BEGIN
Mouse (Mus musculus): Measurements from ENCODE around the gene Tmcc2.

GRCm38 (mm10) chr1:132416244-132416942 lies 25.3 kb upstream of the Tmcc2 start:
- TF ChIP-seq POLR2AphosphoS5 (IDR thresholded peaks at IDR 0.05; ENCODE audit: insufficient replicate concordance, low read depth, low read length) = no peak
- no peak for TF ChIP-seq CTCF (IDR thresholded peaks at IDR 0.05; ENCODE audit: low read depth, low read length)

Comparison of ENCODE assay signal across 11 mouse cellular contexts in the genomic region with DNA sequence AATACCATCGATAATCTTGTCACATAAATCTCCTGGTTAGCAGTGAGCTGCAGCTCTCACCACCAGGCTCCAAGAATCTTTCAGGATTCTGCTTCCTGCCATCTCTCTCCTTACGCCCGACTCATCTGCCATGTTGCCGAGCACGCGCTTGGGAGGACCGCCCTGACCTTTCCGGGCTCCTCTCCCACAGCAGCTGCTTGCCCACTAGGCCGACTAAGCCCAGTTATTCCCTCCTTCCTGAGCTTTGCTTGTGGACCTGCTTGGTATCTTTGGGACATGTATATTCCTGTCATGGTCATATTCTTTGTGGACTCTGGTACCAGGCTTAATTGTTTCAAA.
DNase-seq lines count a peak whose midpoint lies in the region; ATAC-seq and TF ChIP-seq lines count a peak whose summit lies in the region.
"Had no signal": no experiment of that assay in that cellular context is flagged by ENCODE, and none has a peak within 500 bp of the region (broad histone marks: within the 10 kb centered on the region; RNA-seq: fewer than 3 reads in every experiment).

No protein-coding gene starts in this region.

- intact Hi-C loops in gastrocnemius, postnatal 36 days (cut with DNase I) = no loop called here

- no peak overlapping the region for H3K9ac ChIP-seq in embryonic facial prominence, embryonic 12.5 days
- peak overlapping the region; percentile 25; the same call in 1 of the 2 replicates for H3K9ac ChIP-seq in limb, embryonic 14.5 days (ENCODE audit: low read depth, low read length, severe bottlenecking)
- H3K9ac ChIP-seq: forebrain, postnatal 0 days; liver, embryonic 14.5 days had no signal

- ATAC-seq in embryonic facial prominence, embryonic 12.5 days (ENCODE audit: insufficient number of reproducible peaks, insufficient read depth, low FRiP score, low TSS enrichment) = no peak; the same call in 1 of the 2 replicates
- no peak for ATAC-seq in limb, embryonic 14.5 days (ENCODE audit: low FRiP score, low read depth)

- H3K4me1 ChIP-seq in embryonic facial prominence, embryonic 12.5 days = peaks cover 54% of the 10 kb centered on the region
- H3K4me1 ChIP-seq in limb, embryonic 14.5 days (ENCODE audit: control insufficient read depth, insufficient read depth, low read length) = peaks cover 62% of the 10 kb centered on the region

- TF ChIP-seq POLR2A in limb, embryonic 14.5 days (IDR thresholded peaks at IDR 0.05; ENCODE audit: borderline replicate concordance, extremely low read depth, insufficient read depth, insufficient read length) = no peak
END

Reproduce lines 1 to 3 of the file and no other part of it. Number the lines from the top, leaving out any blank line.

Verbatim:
Mouse (Mus musculus): Measurements from ENCODE around the gene Tmcc2.

GRCm38 (mm10) chr1:132416244-132416942 lies 25.3 kb upstream of the Tmcc2 start:
- TF ChIP-seq POLR2AphosphoS5 (IDR thresholded peaks at IDR 0.05; ENCODE audit: insufficient replicate concordance, low read depth, low read length) = no peak